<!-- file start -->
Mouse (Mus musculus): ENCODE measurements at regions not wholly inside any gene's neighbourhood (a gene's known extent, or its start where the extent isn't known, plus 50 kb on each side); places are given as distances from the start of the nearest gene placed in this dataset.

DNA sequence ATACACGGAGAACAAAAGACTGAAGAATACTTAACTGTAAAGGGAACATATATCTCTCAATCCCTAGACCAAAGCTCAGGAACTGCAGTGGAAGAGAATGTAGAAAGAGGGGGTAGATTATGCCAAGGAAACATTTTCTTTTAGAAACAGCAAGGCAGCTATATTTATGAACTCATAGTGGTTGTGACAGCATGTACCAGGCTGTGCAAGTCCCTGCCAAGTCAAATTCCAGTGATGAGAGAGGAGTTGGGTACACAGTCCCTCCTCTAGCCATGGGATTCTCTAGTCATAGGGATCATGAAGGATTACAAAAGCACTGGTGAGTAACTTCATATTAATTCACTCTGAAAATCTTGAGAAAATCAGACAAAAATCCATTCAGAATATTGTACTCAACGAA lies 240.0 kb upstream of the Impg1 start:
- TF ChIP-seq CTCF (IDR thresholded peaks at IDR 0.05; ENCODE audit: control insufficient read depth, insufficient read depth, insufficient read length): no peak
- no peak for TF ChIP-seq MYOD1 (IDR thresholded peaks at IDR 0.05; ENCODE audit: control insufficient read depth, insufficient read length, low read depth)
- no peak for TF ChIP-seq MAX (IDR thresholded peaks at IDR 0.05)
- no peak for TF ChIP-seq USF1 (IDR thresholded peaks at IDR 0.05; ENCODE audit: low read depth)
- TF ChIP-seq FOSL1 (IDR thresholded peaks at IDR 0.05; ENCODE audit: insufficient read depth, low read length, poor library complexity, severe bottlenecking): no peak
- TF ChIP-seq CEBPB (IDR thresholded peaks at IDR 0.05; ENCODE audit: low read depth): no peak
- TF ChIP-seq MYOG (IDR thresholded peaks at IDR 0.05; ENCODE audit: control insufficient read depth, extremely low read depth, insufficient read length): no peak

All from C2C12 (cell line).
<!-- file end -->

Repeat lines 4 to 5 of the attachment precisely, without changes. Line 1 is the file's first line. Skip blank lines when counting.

- no peak for TF ChIP-seq MYOD1 (IDR thresholded peaks at IDR 0.05; ENCODE audit: control insufficient read depth, insufficient read length, low read depth)
- no peak for TF ChIP-seq MAX (IDR thresholded peaks at IDR 0.05)